Despite playing together for five years prior to making the debut album, it is still raw in some perspectives. And in the last five years that was between these two albums we have played forty something shows in Finland and abroad and this has influenced us as musicians. We have learned to write better songs, conceptual lyrics, manage greater orchestrations and broadened our musical perspective, but still keeping the core of what is Soulfallen intact. If you look at our latest album song by song, they can differ from each other a lot. For example the last track At the Heart of Dying is the slowest, longest, doomiest, and saddest in my opinion, song we have ever made and the track before that has some of the fastest stuff we have ever made, but still they all sound Soulfallen. If you know what I mean. We don’t want to do the same album twice, we want to go forward and explore new musical heights but at the same time a part of our music will stay the same. The part that we aimed for, when we started the band nearly ten years ago.
pdn: Who writes the lyrics and what inspires them in general?
Kai: That would be me. Like I said, I think everything you experience influences you in some way. Books, movies, songs, life, everything. Writing lyrics is also something I have been doing for half my life. It is an escape, a way of self-expression and a vent to channel energy. I don’t go beat people up, I write. I am inspired to become a better writer, finding new ways to use language since in it only the sky is the limit. There are so many things you can do with it. All the Soulfallen albums are bound in a certain theme. World Expiration dealt with the end of the world, but I wanted to find a fresh perspective to look at it. Grave New World continued the story with the moment that comes after the apocalypse when there is nothing left to do but face the inevitable.
With the third album I wanted to end the trilogy. It took me about a year to come up with the idea and then another year and a half to write the lyrics for it. I cannot say where the idea came from, though. Just letting your mind work on it and eventually something pops out. The story continues where Grave New World ended in a post-apocalyptic world where the inevitable never came because something went terribly wrong. Life and death become entwined and one could not be separated from the other. Hell as promised by religions never came, but instead the whole world is caught in this limbonic state where even death cannot grant us escape. There are some twists and turns in the story and one can make his or her own interpretations of the story and how it finally ends.
I guess I could say, hopefully without sounding too schmuck, I am also inspired by my own texts to always improve myself. The great thing about being a writer is that you are never ready or complete. There are always new things around the corner to learn.
pdn: If you could play anywhere in the world, what countries, venues would you gladly choose? And what bands would you like to share the stage with someday, if you could pick anyone?
Kai: I don’t know if we have any shared dreams or visions about countries or venues. Of course it would be cool to play in all the great places like Madison Square Garden etc, but I don’t think we are very likely to play in any of those very soon or most likely ever. Not with this kind of music. Some big European festivals like Wacken would be a great milestone. We’ll have to see. And about other bands, I don’t think we have a shared dream of this either. Sharing the stage with any of the previously mentioned bands would be an honour. For me personally My Dying Bride would be the one above the others, but that’s just me. We have been fortunate to play with many great bands already and despite being very different in terms of music style opening for Cannibal Corpse in Lithuania a couple of years ago was one of those great moments.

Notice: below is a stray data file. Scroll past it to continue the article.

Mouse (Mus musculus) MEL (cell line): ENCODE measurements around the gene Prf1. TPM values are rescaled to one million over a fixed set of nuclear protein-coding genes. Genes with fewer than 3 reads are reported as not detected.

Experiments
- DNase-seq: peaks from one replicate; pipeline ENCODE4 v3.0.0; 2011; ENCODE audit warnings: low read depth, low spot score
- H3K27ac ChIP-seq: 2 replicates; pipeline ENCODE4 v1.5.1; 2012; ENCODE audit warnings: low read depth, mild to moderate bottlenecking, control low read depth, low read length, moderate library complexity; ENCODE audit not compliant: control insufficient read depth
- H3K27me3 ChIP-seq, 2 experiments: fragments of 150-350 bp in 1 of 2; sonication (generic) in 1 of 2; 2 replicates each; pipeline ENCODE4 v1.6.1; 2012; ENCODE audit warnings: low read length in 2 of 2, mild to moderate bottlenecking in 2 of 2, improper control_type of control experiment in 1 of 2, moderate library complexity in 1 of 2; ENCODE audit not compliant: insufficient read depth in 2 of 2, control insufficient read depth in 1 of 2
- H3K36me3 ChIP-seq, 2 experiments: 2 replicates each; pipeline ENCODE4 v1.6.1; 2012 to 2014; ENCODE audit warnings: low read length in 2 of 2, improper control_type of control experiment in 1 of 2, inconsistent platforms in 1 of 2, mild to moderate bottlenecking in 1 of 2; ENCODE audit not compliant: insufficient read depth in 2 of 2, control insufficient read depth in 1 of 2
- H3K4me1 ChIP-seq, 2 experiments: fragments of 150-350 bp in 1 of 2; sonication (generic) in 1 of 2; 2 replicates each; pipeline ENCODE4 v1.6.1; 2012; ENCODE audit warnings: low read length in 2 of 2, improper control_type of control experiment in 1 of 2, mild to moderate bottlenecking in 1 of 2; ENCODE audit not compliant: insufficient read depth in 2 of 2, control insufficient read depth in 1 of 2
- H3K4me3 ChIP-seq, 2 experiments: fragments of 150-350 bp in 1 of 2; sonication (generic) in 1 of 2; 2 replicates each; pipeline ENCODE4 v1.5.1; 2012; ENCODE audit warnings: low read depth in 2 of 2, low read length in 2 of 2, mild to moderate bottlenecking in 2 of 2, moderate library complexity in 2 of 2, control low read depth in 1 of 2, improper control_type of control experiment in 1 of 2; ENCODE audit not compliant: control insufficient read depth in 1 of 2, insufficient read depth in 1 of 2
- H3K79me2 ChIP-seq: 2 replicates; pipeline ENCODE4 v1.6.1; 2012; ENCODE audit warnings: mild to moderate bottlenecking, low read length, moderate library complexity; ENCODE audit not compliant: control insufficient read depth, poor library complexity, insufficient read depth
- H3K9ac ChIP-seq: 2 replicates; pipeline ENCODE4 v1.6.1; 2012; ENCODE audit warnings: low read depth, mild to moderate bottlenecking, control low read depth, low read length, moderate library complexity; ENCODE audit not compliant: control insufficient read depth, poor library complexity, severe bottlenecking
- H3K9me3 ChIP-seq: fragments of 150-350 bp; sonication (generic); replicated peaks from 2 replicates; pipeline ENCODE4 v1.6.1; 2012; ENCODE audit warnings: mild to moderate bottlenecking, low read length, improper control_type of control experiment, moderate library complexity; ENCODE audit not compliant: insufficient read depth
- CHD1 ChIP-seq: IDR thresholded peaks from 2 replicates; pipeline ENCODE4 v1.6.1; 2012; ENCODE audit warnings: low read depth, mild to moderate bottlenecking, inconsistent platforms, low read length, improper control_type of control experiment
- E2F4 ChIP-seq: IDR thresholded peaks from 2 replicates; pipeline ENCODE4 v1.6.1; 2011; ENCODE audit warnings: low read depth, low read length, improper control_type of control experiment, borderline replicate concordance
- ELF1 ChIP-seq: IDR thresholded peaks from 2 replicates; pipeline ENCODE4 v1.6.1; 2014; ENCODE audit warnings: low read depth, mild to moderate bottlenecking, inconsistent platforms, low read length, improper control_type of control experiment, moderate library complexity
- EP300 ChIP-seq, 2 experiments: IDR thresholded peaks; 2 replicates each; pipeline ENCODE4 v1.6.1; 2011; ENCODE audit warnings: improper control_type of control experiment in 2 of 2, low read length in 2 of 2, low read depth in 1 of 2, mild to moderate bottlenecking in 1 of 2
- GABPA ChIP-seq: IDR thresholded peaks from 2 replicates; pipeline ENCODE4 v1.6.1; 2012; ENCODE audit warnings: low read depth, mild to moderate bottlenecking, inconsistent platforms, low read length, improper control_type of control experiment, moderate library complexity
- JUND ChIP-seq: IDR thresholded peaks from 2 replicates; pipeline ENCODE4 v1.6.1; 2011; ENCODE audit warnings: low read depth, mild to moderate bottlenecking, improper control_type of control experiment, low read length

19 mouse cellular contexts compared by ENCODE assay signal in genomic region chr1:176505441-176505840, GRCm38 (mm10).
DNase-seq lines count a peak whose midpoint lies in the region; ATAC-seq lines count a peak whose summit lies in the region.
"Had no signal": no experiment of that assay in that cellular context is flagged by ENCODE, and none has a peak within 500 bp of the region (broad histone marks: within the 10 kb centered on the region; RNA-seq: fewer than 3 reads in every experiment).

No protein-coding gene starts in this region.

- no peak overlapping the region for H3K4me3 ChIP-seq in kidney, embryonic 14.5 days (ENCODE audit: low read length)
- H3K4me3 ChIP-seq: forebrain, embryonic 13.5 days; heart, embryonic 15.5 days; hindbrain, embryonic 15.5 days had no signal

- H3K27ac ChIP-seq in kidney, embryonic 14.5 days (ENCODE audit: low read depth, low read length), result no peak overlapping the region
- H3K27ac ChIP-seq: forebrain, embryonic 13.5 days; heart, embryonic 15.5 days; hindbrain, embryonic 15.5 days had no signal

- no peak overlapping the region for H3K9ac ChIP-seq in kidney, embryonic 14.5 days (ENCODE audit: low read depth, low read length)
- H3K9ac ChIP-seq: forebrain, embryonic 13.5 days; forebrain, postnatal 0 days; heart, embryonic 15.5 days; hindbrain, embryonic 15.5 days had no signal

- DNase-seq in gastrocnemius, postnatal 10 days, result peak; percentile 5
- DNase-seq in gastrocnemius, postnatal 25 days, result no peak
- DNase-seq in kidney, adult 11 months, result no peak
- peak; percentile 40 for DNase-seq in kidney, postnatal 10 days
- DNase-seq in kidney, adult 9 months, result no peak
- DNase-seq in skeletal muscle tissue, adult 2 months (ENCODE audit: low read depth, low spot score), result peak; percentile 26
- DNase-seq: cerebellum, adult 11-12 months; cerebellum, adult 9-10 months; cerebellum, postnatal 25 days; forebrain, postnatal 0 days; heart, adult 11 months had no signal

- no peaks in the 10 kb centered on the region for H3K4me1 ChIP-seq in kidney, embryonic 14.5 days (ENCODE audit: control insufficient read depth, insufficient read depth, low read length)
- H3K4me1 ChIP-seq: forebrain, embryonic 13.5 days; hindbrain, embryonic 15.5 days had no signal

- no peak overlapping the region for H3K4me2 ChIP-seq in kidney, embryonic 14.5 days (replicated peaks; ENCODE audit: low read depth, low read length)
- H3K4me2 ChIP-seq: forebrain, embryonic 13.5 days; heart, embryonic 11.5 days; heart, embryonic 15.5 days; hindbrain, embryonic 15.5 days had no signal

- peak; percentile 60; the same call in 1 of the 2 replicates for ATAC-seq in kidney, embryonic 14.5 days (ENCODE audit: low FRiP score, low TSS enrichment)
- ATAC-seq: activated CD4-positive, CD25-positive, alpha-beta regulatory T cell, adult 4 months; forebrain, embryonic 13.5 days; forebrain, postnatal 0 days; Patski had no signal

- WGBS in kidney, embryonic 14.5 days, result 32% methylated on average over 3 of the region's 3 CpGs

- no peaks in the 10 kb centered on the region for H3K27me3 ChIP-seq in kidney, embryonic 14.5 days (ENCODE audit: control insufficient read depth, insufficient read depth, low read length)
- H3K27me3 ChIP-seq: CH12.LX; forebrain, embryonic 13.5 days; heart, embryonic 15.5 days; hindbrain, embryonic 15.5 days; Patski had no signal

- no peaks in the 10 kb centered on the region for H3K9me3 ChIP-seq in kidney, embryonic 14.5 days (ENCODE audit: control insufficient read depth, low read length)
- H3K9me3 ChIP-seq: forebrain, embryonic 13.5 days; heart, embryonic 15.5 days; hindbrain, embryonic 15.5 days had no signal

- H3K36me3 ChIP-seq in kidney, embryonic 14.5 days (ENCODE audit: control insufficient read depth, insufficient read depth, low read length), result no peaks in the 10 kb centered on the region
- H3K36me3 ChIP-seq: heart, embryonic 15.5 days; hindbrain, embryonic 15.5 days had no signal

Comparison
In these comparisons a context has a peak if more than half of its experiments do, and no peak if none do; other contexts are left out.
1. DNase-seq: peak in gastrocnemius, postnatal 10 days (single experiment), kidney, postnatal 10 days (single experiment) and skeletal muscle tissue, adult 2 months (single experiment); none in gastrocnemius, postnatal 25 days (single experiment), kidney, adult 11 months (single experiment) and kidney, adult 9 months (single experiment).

pdn: What is the band up to this summer? Also, any plans for the near future?
Kai: Next year in 2013 it will be our ten year anniversary and we hope do something special to celebrate it. I won’t tell you yet what it will be, but I hope we get the chance to do it. Meanwhile we released earlier this year a new album out called The Promise of Hell and we wish to promote it to people we would like this kind of atmospheric, melodic death metal. So if you already haven’t heard it, check it out now! You can download it for free from our official website at www.soulfallen.com .
We are also writing new material for our next releases and we have opened a PayPal account for the band where anyone who has enjoyed our music can donate money directly to the band. So if you like the music, but don’t want to give 90 percent of the price of the album to distributors and shops, there is a way to support just the ones who make the music. And anyone who donates two euros or more will have their name printed on the fourth Soulfallen album. But enough of advertising. I guess it is safe to say that naturally we have plans to write and record a fourth album somewhere in the future. And of course we hope to play many shows live next year.
pdn: Thank you kindly for your time! Anything you would like to add for your friends, fans?
Kai: Thank you for the interview! I hope we have the chance to play live in new places and countries we have never been to, since we have had a lot of requests from fans all over the world. Hopefully we can make some of them true. But it’s not going to be very easy since we don’t have a big record company or anything like that behind us. We also want to thank you for your support we have received from all of you all these years! We are still humble to learn people in countries we have never been to are discovering and enjoying our music. Keep the flame alive and all the best!